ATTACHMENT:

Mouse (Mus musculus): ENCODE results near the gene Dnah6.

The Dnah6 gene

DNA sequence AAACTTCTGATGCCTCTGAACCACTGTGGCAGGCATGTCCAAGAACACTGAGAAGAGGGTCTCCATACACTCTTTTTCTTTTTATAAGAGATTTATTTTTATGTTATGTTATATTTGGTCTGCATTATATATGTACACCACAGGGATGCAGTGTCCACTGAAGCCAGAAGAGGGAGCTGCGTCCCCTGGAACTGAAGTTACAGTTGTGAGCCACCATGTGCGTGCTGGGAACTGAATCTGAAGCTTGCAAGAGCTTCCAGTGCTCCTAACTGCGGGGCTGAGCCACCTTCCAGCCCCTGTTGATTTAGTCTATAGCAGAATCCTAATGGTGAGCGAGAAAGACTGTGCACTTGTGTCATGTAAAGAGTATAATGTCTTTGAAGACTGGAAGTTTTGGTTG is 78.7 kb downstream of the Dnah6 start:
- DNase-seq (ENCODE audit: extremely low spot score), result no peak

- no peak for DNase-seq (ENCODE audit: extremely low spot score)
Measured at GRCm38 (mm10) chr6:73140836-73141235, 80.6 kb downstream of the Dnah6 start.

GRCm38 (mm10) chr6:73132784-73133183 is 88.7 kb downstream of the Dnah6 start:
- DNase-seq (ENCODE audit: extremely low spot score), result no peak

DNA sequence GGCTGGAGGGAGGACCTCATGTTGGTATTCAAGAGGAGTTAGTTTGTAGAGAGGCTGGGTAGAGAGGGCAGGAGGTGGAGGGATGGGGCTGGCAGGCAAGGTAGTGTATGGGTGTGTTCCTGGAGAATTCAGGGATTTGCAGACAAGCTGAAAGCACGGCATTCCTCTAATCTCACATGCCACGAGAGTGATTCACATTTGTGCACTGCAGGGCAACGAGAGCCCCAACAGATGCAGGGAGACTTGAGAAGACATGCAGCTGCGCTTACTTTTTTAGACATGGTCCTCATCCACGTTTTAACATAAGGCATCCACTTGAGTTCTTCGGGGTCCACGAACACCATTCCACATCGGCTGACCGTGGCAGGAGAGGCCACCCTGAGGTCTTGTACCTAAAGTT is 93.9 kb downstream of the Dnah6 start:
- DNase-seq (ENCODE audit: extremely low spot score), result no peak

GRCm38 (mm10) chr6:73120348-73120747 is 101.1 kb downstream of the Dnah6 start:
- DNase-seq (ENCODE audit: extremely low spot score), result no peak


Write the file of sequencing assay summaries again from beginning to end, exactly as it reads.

Mouse (Mus musculus): ENCODE results near the gene Dnah6.

The Dnah6 gene

DNA sequence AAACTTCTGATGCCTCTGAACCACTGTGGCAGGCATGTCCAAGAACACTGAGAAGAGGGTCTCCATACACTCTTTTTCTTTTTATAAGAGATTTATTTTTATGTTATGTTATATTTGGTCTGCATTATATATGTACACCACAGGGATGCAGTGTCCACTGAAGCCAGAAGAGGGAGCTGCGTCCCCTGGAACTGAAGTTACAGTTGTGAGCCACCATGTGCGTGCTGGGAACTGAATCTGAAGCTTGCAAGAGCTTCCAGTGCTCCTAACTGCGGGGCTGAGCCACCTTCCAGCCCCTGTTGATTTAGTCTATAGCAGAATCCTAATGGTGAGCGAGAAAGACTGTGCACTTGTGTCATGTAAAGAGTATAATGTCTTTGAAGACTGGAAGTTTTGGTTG is 78.7 kb downstream of the Dnah6 start:
- DNase-seq (ENCODE audit: extremely low spot score), result no peak

- no peak for DNase-seq (ENCODE audit: extremely low spot score)
Measured at GRCm38 (mm10) chr6:73140836-73141235, 80.6 kb downstream of the Dnah6 start.

GRCm38 (mm10) chr6:73132784-73133183 is 88.7 kb downstream of the Dnah6 start:
- DNase-seq (ENCODE audit: extremely low spot score), result no peak

DNA sequence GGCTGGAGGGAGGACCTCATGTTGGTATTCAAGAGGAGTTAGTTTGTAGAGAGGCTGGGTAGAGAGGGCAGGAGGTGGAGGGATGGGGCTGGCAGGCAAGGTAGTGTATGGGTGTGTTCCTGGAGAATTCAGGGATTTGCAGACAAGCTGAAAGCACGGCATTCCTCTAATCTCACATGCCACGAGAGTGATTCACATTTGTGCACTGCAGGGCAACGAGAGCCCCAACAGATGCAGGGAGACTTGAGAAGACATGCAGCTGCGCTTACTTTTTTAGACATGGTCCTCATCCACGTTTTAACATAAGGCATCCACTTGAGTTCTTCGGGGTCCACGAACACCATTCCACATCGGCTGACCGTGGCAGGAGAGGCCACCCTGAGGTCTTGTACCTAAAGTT is 93.9 kb downstream of the Dnah6 start:
- DNase-seq (ENCODE audit: extremely low spot score), result no peak

GRCm38 (mm10) chr6:73120348-73120747 is 101.1 kb downstream of the Dnah6 start:
- DNase-seq (ENCODE audit: extremely low spot score), result no peak